By Justin Williams
The relationship between a man and his barber is often an intimate one. It takes a huge level of trust to allow another person to use shears, clippers and blades on your face and neck. This bond is especially strong in the Black community, where the barbershop has traditionally not only been a local grooming salon, but a place of social, political and community discourse.
During the Civil Rights movement, barbershops were used to mobilize Black voices; some were vandalized or burned down as a result. There are books, movies and television shows devoted to Black barbershops. Every year, thousands of barbers attend Black hair expos dedicated to haircutting techniques, innovations, trends and even competitions. Hundreds of blogs, websites and Instagram accounts showcase trending and traditional Black hairstyles.
So as soon as I found out I would be studying abroad in Rome for six months, one of my first thoughts was, “Where would I find a barber to cut my dense and curly hair texture?”
Anyone unfamiliar with hair textures would naturally assume that I could simply go to any barber for a haircut, because hair is just hair. This was the general misconception in the few Yahoo Answers threads I followed (yes, I scoured the Internet for barber location tips). But anyone who is experienced in this understands the complexity of maintaining the Black hair care regimen.
In my world, my hair says a lot about who I am. So when I saw other Black men in Rome confidently walking down the street with coarse black hair, natural hairlines, braids, locs, and fros, I felt comforted. I was hopeful that I would find a barber in Rome, a place that would remind me of home.
My quest began in Trastevere, where I was living. I looked out for other Black men to check their hair style. There were few African-Americans like myself; most Black men in Rome come from African countries. I appreciated the spectrum of styles I saw, ranging from short buzz-cuts to thick-long locs. I saw Black men confidently wearing braids, cornrows, locs and fros. Some styles were quite common in the US; I was less familiar with some African ones. The more interesting cuts were a fusion of European and African styles.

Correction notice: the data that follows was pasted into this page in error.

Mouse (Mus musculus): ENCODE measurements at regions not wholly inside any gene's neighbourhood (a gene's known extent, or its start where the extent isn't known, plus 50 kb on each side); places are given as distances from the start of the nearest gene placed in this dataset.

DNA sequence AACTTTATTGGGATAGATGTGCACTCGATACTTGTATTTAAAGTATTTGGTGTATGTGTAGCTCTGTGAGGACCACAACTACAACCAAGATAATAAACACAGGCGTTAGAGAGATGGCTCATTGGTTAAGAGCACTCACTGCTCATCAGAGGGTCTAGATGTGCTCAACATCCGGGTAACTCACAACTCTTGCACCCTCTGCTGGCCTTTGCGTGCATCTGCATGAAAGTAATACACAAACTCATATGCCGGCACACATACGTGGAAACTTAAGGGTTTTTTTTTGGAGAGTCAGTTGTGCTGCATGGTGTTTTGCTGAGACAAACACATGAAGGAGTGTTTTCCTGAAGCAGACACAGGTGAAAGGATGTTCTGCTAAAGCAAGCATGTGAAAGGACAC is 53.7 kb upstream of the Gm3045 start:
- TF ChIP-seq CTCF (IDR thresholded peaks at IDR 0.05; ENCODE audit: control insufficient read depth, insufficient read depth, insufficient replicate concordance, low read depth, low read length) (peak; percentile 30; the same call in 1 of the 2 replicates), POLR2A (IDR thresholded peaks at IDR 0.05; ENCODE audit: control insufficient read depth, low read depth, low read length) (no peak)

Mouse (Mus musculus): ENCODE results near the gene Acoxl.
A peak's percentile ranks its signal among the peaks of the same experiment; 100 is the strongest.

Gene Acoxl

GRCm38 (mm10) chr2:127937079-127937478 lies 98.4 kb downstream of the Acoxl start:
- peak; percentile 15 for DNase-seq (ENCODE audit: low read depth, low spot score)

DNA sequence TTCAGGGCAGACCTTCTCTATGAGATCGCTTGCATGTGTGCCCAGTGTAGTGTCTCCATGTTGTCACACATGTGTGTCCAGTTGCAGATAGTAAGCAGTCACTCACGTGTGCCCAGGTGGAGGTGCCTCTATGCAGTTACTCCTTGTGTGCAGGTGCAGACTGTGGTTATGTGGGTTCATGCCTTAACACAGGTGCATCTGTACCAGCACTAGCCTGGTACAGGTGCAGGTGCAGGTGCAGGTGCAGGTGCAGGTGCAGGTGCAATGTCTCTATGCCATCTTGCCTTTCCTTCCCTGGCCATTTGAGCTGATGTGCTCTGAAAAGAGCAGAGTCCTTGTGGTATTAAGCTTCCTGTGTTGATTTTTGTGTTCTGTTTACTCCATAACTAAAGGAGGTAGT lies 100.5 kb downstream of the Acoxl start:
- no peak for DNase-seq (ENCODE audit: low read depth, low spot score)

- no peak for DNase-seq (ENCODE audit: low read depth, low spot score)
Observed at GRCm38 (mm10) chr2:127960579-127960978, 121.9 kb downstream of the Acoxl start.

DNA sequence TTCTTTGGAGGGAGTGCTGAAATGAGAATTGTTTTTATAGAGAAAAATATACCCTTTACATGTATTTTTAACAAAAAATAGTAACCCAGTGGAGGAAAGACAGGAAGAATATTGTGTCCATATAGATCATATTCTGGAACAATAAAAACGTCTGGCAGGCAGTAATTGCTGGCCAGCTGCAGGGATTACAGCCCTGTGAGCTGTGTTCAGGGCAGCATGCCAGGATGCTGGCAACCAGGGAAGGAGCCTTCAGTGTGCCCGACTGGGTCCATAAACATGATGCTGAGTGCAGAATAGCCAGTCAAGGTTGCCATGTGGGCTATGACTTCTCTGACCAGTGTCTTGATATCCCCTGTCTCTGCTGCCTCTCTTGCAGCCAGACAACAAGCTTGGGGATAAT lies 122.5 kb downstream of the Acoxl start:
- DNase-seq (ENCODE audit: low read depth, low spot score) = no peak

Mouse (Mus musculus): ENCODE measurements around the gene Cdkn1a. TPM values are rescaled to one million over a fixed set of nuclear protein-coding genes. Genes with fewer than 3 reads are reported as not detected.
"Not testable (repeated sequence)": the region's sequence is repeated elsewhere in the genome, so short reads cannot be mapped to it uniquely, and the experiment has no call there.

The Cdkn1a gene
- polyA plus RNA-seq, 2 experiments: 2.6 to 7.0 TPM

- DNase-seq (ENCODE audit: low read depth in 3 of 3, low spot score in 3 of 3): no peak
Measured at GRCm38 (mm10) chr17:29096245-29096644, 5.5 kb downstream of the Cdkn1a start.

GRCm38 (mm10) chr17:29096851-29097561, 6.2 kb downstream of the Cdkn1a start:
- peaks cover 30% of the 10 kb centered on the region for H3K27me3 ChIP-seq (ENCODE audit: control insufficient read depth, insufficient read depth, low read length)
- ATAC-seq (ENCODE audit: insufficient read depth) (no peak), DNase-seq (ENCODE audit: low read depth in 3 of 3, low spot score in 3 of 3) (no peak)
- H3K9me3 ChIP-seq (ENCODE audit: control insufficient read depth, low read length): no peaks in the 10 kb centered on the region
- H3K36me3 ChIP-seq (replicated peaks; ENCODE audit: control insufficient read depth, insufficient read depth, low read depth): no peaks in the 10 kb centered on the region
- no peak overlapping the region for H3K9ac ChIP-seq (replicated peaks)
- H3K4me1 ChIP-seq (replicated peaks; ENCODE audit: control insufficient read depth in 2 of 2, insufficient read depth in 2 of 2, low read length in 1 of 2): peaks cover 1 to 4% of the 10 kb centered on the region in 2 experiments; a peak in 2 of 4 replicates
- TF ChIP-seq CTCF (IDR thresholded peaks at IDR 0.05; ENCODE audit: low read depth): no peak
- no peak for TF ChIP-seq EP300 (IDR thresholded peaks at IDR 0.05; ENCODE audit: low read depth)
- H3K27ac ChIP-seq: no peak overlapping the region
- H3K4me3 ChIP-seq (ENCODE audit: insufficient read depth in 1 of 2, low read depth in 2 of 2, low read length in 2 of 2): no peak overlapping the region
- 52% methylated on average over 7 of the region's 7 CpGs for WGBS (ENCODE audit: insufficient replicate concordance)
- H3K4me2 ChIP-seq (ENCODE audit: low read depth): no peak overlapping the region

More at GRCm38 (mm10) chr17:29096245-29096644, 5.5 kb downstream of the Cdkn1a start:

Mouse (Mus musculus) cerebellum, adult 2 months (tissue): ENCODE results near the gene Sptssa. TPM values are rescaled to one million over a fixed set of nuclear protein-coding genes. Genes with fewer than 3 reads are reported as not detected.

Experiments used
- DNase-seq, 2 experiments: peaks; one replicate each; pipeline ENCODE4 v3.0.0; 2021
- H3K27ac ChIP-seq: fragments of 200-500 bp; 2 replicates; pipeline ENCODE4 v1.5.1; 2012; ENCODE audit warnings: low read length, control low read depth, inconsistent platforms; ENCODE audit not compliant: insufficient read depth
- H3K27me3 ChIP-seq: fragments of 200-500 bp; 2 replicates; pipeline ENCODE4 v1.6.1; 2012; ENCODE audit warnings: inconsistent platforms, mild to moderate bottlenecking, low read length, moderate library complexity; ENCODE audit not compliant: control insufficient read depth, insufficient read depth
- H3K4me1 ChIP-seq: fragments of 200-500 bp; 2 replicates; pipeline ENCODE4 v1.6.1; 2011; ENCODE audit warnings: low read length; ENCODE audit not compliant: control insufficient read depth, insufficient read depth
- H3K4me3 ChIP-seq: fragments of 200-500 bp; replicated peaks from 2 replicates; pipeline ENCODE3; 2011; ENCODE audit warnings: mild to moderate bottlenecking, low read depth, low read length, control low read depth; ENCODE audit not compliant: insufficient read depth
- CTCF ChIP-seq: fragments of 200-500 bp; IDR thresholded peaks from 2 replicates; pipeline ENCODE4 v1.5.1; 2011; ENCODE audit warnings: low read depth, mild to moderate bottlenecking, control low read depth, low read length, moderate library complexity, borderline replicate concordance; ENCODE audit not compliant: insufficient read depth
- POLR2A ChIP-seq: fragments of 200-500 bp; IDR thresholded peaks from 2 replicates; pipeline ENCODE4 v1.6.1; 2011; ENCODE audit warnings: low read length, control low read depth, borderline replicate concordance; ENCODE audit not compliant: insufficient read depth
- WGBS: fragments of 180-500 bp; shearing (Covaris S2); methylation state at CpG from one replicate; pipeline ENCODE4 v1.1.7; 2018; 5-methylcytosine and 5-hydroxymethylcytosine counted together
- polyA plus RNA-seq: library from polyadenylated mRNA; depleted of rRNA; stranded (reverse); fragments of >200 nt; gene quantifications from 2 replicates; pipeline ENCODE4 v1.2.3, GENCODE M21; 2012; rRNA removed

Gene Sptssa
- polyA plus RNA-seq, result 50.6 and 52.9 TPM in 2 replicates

In the course of my quest, I popped into a few white Italian barber shops in the area that goes from Testaccio to Prati, for laughs more than anything else. Every time I walked in, all laughter and conversation came to a halt. Barbers and customers alike furrowed their brows and gave me puzzled looks. I always kept one foot out the door because I knew what they were about to say. No need to Google Translate the facial look that says, “Are you lost?” One barber, struggling to find a polite excuse, looked at me while pointing to his watch and said, “Maybe tomorrow…” It was only 2 p.m., but I took the hint and continued my search elsewhere.
I relentlessly pestered local residents in my broken Italian, “Dove posso trovare un barbiere?” I shamelessly approached every black man I crossed. I asked vendors on the street and businessmen on trams. I finally met a man named Roger, who had a fresh low cut which seemed relatively recent. I shuffled through the crowd and asked him in English where he got his haircut. He was taken aback by my question and responded in French with an African accent. He asked if I spoke French and I replied, “un peu.”